As in real life, trust is a precious commodity in today’s digital realm. With our lives becoming ever more closely interconnected in an intricate web of different actors, systems, organizations, and devices, it is essential that we know who to trust and, indeed, how to trust. At Wibu-Systems, years of work on protecting and securing the technological backbone of modern industry, from industrial controllers and embedded systems to the intellectual property being shared in distributed manufacturing arrangements, we know only too well that this applies even more urgently in the industrial Internet. With companies’ business models and economic fortunes, invaluable know-how, and human lives depending on systems that run reliably, we need a new framework that clearly defines trustworthiness.
This is the challenge that the Industry IoT Consortium has set out to master. As one of the premier forces behind the rise of the Industrial Internet of Things, the IIC has dedicated its brain pool of affiliated engineers, practitioners, and theorists to draft the IIoT Trustworthiness Framework Foundations, published on 15 July 2021. This fundamental document is the product of five years of work, distilling the essence of trustworthiness for the purposes of the IIoT in the form of five factors – safety, security, privacy, reliability, and resilience. Systems need to operate as expected even in a connected industrial realm that is often fraught with risks and threats, from within and without, caused intentionally or inadvertently, by human actors or by the simple vagaries of complex technology.
To accompany the launch of its IIoT Trustworthiness Framework, the IIC has assembled a crack team of top security experts and the co-chairs of the IIC Trustworthiness Task Group, including our very own Marcellus Buchheit, co-founder of Wibu-Systems, Frederick Hirsch from OASIS, Robert Martin from the MITRE Corporation, and Mitch Tseng from Tseng InfoServ for a special webinar:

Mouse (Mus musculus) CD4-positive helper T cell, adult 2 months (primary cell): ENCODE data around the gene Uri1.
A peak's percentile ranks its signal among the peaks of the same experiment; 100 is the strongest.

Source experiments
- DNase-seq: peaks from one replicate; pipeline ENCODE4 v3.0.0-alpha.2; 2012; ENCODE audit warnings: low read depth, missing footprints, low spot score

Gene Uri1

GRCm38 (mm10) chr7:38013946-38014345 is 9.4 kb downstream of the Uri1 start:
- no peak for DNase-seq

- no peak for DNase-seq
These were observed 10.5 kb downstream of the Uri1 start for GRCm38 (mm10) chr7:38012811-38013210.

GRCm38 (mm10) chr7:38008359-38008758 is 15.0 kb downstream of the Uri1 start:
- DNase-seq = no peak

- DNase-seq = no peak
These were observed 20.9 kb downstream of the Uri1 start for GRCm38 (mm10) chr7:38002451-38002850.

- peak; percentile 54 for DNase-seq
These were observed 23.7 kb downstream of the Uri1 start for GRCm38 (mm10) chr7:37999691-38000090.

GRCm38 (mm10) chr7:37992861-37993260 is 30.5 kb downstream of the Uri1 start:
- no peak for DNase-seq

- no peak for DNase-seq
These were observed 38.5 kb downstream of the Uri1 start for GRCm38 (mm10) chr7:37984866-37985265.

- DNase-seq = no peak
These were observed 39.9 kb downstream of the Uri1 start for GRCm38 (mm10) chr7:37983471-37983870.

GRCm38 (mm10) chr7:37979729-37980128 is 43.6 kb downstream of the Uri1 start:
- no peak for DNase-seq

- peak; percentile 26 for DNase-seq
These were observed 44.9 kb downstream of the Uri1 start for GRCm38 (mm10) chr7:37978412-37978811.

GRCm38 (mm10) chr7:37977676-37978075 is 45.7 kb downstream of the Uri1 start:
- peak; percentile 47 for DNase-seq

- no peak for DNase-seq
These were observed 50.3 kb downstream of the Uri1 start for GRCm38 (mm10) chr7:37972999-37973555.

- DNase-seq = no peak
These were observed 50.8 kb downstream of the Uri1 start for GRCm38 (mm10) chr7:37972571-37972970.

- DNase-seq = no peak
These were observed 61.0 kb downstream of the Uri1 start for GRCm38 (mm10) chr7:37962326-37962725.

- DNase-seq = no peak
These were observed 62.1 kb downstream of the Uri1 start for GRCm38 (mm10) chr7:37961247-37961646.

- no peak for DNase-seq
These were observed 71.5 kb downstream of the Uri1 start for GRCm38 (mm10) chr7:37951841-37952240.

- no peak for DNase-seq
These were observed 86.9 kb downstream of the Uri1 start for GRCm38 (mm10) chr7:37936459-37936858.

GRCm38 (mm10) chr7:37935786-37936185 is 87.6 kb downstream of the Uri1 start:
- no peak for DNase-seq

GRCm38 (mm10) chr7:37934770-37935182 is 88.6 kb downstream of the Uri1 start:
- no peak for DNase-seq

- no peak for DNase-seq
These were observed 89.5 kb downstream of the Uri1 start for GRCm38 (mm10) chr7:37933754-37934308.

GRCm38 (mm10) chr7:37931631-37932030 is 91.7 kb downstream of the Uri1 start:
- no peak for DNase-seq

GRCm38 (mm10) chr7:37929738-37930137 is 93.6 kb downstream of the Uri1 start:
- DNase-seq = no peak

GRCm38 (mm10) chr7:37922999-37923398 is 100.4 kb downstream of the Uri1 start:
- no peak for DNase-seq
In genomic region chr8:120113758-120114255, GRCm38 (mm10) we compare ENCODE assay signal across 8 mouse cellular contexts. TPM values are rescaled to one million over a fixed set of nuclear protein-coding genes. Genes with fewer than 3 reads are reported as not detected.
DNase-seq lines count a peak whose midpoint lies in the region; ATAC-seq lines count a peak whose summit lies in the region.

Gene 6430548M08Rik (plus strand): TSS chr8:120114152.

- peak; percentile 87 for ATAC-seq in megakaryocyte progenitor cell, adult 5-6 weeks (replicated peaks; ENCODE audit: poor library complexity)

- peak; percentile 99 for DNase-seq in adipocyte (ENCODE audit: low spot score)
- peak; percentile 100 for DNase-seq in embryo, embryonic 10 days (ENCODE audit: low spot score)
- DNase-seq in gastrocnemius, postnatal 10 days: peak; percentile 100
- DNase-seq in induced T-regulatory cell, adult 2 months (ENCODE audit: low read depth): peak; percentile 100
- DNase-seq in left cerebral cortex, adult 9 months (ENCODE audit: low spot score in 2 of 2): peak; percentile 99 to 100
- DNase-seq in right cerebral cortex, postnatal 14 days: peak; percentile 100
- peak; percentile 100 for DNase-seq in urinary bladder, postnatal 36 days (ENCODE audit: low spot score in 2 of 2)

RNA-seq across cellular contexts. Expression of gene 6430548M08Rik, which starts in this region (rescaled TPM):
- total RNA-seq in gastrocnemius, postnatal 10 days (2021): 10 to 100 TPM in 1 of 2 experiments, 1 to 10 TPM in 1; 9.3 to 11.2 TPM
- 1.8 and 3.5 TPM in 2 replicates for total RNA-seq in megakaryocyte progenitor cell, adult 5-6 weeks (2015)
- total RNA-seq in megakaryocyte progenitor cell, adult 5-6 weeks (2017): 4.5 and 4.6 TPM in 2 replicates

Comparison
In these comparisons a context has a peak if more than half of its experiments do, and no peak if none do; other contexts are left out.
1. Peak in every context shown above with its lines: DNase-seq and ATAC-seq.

Join the proceedings and follow the speakers as they engage in a live discussion on the problems facing modern connected industry, the urgency of the situation, and the potential and opportunity created by the proposed solution: A shared understanding of how systems should be organized and operate with each other in order for us to entrust them with the critical infrastructure running our cities, the systems keeping vital supply chains functioning, the software operating potentially life-saving medical devices, or the lines of communication through which some of our most private information is being shared on a regular basis. The IIC Trustworthiness Task Group believes: The stakes could not be higher, so knowing which systems we can trust should not be left to guesswork.
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